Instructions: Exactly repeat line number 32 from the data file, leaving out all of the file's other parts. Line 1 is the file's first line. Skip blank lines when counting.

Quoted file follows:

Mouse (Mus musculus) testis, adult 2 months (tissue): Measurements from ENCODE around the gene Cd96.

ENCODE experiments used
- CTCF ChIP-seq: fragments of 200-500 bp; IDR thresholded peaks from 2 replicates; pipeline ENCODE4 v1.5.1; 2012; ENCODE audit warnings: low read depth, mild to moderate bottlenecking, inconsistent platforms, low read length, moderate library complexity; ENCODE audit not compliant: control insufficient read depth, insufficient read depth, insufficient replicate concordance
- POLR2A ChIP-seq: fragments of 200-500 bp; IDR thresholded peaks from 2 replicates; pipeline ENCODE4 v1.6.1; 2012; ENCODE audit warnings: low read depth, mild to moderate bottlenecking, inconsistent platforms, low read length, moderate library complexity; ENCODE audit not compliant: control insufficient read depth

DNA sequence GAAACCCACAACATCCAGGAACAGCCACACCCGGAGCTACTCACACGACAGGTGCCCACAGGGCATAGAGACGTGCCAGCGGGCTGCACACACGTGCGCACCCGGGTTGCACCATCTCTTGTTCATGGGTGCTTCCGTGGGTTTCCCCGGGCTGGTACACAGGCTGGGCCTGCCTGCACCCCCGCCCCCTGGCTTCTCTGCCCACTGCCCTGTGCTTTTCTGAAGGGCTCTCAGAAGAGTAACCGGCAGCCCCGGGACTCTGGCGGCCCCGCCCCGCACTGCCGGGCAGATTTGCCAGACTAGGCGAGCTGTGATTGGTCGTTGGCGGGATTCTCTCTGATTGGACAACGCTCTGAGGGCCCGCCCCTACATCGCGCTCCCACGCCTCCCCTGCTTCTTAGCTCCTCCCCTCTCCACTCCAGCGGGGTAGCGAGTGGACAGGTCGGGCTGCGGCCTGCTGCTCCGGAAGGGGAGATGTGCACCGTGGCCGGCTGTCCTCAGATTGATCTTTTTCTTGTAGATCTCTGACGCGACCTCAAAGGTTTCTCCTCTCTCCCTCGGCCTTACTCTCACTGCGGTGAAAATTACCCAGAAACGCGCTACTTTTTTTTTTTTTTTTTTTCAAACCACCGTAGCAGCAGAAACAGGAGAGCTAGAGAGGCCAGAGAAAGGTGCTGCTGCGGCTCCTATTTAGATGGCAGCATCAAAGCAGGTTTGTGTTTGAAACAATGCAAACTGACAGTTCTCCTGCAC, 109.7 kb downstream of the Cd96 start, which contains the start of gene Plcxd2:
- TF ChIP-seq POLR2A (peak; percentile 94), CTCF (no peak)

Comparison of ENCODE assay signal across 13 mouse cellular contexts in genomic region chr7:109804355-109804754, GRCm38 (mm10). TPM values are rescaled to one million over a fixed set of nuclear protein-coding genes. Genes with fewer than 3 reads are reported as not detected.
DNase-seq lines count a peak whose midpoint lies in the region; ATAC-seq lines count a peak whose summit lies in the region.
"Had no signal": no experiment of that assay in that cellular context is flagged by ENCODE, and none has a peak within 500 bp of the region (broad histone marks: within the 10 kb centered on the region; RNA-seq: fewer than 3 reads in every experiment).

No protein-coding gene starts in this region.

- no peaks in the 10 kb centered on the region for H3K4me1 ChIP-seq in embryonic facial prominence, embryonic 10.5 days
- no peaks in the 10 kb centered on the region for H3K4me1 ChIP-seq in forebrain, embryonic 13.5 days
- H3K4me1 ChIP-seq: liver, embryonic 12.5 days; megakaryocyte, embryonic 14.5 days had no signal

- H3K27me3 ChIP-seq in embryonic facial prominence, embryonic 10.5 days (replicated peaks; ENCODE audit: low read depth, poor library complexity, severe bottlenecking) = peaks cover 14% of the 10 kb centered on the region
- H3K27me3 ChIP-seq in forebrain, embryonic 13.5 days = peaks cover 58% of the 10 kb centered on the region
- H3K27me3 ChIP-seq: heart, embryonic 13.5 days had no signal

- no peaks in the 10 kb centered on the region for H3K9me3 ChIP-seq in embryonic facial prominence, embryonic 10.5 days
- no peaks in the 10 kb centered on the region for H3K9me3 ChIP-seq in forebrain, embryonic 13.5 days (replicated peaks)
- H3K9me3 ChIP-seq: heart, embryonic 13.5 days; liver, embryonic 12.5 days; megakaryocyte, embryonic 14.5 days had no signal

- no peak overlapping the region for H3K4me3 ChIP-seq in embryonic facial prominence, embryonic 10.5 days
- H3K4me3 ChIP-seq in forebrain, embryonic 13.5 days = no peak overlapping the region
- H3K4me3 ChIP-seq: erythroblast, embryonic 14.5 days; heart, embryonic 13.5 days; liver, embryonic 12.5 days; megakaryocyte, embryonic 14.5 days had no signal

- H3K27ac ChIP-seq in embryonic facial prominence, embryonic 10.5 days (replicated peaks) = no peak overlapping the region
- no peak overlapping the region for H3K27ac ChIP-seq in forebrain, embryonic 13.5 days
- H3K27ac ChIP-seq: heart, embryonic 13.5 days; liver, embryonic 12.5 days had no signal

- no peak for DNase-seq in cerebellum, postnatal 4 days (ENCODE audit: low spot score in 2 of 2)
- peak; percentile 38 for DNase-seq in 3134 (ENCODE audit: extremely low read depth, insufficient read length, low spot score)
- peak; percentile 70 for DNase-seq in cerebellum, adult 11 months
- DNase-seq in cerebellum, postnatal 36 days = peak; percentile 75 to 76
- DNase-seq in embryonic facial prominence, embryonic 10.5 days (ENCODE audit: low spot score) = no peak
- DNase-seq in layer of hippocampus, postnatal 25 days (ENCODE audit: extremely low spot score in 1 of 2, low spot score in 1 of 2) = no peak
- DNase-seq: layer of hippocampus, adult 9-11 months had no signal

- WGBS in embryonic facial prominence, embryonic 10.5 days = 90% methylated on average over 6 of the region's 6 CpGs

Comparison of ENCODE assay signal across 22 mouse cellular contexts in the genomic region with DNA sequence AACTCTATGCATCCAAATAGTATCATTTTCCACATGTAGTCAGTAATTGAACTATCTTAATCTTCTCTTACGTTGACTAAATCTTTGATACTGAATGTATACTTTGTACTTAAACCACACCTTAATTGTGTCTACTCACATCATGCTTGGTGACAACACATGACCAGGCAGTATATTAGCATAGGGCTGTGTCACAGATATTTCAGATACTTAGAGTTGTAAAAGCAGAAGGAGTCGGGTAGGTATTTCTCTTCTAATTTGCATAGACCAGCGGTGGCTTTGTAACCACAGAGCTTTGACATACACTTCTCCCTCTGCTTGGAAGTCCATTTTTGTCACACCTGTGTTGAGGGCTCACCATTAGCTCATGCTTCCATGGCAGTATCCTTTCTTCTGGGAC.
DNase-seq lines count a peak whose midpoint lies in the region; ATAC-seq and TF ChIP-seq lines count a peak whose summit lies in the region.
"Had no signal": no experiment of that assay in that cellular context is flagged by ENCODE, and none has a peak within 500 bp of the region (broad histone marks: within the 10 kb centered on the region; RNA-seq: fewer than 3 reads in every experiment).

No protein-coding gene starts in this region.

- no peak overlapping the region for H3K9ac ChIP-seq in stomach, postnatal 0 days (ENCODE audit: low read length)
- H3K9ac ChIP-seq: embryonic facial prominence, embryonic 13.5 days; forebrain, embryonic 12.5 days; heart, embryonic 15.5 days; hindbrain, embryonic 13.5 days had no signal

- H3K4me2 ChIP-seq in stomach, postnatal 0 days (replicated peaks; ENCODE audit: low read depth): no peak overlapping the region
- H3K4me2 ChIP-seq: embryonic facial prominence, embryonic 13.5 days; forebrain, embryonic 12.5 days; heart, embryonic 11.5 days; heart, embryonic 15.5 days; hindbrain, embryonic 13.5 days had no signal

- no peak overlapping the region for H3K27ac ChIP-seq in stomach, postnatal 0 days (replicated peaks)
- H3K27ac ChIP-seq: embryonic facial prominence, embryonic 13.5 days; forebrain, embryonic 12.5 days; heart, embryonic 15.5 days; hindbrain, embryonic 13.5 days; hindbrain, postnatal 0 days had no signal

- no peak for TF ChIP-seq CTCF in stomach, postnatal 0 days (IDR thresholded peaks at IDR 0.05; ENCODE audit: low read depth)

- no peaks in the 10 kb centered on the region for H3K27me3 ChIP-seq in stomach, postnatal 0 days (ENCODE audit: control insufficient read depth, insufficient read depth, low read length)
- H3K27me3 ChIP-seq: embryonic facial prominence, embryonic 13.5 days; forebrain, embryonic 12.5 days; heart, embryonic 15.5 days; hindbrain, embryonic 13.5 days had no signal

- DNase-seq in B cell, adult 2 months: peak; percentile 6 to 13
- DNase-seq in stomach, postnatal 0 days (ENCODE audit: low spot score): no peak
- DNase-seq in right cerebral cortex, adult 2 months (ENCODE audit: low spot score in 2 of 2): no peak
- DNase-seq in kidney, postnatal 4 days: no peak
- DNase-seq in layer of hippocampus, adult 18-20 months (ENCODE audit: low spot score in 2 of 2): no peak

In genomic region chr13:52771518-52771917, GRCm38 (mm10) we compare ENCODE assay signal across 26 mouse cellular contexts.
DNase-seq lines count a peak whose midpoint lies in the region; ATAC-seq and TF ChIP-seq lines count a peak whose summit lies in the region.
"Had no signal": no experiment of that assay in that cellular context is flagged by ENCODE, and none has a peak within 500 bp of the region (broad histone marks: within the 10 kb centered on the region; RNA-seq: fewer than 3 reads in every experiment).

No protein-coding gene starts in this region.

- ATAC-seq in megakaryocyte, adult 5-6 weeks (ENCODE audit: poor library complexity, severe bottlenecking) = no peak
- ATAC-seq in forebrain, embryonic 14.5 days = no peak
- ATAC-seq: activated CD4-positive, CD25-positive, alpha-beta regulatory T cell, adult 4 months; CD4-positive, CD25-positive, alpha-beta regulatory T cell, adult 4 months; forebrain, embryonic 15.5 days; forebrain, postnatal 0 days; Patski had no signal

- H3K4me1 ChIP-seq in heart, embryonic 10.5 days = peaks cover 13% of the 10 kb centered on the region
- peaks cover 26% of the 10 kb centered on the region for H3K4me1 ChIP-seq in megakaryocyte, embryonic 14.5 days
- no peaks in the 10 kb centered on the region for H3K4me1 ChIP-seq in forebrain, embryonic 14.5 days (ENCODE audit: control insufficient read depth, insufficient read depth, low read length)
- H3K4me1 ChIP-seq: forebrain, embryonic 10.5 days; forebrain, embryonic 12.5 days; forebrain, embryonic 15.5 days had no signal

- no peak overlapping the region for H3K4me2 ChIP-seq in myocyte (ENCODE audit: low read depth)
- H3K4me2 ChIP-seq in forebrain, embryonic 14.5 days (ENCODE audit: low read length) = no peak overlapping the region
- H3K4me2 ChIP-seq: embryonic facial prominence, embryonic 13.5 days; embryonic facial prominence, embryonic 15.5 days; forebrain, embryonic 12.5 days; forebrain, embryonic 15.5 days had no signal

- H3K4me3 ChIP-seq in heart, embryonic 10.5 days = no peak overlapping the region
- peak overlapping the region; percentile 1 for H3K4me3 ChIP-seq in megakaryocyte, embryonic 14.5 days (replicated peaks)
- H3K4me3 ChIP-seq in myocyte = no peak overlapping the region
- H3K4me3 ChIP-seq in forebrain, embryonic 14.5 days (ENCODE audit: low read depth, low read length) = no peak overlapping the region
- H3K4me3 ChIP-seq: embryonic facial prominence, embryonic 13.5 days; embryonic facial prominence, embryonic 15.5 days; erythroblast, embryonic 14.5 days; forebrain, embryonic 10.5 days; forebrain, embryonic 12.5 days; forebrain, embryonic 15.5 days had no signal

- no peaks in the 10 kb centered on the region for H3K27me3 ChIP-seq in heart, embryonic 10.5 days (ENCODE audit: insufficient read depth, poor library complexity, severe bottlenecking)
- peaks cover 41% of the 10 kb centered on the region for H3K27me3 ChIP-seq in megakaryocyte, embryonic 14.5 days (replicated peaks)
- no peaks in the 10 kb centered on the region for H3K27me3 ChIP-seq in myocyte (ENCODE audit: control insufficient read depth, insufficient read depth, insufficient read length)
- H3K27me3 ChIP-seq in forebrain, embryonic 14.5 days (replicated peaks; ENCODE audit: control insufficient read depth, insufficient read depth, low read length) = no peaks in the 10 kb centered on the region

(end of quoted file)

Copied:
- DNase-seq: layer of hippocampus, adult 9-11 months had no signal